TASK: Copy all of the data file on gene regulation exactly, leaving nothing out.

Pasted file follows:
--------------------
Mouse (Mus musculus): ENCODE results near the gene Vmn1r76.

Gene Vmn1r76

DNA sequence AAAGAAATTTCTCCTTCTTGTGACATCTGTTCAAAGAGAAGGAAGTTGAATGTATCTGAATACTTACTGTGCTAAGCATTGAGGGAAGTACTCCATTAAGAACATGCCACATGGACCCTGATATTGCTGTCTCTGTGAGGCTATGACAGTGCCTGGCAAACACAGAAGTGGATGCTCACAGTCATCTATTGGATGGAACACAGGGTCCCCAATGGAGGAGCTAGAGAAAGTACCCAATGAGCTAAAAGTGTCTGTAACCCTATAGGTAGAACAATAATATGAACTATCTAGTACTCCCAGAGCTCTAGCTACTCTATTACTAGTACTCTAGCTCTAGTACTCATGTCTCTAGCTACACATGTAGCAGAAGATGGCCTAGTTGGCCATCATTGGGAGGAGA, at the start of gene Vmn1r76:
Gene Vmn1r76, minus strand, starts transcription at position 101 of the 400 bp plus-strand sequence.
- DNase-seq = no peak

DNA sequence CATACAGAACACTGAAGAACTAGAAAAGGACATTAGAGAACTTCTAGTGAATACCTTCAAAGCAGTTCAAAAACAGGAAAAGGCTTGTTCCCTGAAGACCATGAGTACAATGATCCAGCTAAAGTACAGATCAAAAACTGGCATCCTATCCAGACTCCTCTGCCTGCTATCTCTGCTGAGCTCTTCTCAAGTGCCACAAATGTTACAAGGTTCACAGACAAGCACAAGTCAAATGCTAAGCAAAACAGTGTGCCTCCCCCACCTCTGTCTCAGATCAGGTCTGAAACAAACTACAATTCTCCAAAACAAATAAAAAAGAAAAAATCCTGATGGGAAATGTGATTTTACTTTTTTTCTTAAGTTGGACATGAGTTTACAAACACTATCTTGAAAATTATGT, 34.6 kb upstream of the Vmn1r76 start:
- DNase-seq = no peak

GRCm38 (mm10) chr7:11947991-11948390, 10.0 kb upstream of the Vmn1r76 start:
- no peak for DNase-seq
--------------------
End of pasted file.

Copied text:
Mouse (Mus musculus): ENCODE results near the gene Vmn1r76.

Gene Vmn1r76

DNA sequence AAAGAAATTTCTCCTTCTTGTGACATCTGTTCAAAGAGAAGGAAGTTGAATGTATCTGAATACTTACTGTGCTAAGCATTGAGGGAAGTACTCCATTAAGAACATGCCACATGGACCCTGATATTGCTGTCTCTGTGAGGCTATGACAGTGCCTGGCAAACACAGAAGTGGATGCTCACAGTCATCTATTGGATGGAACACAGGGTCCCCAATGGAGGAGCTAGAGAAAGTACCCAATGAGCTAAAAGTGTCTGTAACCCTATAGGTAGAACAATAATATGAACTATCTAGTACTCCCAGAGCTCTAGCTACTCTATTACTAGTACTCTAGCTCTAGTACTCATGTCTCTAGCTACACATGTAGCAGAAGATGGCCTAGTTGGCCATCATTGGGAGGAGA, at the start of gene Vmn1r76:
Gene Vmn1r76, minus strand, starts transcription at position 101 of the 400 bp plus-strand sequence.
- DNase-seq = no peak

DNA sequence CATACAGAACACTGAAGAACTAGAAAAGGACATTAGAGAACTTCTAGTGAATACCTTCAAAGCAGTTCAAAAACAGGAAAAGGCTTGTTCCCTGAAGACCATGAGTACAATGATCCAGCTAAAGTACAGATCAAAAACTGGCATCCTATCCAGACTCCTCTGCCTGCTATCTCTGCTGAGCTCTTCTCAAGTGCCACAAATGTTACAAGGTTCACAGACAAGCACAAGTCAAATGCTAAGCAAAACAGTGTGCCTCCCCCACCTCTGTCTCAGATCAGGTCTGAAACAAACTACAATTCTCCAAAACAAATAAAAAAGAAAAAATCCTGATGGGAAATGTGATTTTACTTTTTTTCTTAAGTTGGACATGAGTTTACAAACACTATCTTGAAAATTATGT, 34.6 kb upstream of the Vmn1r76 start:
- DNase-seq = no peak

GRCm38 (mm10) chr7:11947991-11948390, 10.0 kb upstream of the Vmn1r76 start:
- no peak for DNase-seq